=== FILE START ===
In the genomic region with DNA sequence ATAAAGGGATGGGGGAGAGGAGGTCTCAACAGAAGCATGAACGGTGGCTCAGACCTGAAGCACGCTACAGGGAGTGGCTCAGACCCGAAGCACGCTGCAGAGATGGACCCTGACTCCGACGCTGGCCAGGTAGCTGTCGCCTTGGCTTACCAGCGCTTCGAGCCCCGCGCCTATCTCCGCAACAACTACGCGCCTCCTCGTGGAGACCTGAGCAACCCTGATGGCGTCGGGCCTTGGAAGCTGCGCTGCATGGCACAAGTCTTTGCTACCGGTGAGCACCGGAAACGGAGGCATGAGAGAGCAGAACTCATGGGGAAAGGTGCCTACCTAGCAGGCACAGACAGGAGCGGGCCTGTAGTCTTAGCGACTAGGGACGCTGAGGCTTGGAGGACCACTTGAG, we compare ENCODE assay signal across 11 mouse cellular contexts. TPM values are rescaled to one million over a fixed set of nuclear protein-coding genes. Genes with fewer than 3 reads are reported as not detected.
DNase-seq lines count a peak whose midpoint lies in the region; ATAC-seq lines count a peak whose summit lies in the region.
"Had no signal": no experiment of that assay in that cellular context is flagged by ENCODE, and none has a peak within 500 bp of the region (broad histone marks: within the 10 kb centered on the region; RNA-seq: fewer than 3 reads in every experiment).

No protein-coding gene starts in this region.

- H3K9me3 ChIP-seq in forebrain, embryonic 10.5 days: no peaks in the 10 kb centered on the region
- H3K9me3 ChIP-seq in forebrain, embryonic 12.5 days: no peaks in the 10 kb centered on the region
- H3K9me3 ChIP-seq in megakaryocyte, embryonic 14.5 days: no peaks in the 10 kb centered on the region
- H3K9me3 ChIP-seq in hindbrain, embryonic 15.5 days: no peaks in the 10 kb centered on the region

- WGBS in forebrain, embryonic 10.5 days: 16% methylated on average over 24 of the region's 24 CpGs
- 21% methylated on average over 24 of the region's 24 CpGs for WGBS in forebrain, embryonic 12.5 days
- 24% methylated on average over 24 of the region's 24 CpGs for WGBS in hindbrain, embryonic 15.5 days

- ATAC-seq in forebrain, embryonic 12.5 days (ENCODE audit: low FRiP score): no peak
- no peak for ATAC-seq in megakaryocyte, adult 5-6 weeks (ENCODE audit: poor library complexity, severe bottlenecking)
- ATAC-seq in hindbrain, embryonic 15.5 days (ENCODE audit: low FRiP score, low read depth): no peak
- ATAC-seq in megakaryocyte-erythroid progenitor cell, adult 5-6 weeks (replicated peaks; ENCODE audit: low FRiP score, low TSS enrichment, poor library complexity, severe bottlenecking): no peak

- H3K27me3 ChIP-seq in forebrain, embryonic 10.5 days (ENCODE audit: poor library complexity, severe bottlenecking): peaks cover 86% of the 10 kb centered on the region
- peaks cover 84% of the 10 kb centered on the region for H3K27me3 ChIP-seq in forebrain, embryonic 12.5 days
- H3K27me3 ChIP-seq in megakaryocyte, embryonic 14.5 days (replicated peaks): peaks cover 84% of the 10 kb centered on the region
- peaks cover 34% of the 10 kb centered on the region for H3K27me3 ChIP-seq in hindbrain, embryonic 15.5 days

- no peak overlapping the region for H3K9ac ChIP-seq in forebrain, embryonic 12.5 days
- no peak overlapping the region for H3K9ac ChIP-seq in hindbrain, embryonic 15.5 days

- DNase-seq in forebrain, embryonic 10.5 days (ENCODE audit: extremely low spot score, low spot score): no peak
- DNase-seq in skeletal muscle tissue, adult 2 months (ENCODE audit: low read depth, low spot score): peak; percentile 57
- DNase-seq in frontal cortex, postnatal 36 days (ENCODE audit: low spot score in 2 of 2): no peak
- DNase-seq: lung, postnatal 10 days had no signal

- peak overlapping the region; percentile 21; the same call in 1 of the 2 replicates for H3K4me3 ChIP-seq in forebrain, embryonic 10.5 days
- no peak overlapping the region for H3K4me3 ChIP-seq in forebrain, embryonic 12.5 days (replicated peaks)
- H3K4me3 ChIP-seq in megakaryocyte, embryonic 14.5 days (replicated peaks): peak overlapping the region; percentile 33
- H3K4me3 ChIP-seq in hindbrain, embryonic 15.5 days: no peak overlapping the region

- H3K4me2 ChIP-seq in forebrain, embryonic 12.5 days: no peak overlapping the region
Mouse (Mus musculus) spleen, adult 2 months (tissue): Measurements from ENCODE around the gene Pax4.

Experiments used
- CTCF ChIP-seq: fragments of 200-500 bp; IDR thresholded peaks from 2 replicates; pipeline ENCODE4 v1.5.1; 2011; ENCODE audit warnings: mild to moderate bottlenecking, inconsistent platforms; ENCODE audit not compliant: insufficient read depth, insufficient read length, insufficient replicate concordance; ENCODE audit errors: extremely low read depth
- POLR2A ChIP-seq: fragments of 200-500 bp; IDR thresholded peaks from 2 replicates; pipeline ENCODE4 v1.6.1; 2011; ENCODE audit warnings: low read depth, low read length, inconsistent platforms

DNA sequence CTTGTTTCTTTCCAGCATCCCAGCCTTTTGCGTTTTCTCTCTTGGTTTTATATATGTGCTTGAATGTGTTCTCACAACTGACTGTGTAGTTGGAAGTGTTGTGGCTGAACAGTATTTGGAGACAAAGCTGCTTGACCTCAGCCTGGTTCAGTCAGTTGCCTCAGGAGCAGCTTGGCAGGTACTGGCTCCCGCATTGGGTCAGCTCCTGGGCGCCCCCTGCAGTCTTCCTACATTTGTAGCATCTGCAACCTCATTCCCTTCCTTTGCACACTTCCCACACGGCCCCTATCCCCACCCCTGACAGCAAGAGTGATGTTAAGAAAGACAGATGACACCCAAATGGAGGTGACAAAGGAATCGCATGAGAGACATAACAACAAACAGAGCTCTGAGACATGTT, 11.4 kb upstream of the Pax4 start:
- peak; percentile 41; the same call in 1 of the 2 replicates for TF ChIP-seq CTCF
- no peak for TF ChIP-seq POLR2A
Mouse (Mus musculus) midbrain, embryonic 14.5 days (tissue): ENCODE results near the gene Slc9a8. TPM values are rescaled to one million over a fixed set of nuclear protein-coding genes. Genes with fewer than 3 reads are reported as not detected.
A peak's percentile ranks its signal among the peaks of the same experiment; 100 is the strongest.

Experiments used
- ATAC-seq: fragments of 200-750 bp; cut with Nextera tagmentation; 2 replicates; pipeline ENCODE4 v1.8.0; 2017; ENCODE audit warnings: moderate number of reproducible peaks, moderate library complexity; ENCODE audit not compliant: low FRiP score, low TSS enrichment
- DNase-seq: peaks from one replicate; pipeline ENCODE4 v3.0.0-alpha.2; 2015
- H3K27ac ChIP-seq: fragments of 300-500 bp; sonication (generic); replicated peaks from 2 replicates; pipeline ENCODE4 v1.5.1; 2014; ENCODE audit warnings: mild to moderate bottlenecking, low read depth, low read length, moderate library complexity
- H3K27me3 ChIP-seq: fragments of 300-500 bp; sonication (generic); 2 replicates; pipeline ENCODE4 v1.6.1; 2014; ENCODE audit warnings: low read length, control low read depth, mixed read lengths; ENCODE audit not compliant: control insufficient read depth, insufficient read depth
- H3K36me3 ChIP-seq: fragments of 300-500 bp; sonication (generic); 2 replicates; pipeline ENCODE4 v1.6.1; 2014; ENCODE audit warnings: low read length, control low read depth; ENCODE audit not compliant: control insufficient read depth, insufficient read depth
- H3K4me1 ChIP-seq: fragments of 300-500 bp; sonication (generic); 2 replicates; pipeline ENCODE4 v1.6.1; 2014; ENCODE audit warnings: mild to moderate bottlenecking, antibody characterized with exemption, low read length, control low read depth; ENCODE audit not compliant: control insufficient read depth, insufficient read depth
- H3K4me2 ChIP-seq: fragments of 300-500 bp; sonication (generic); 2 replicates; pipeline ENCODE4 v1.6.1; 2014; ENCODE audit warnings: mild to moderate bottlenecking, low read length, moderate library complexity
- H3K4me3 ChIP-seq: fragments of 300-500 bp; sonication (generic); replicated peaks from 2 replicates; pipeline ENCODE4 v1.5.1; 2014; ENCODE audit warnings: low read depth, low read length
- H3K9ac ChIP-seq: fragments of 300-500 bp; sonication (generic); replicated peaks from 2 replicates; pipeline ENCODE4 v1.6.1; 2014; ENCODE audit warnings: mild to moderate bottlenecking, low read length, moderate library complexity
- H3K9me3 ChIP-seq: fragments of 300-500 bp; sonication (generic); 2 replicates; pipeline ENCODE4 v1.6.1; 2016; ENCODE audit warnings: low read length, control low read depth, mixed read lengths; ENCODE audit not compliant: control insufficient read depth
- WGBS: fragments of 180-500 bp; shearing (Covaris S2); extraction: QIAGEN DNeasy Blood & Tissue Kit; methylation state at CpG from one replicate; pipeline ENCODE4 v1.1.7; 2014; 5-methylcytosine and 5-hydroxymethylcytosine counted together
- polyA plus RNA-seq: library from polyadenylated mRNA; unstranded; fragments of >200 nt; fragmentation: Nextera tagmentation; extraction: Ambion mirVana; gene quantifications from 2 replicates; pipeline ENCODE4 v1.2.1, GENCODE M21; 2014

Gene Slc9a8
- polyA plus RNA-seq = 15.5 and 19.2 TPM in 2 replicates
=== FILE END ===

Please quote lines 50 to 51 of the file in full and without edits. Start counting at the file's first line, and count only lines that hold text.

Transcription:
- H3K9me3 ChIP-seq: fragments of 300-500 bp; sonication (generic); 2 replicates; pipeline ENCODE4 v1.6.1; 2016; ENCODE audit warnings: low read length, control low read depth, mixed read lengths; ENCODE audit not compliant: control insufficient read depth
- WGBS: fragments of 180-500 bp; shearing (Covaris S2); extraction: QIAGEN DNeasy Blood & Tissue Kit; methylation state at CpG from one replicate; pipeline ENCODE4 v1.1.7; 2014; 5-methylcytosine and 5-hydroxymethylcytosine counted together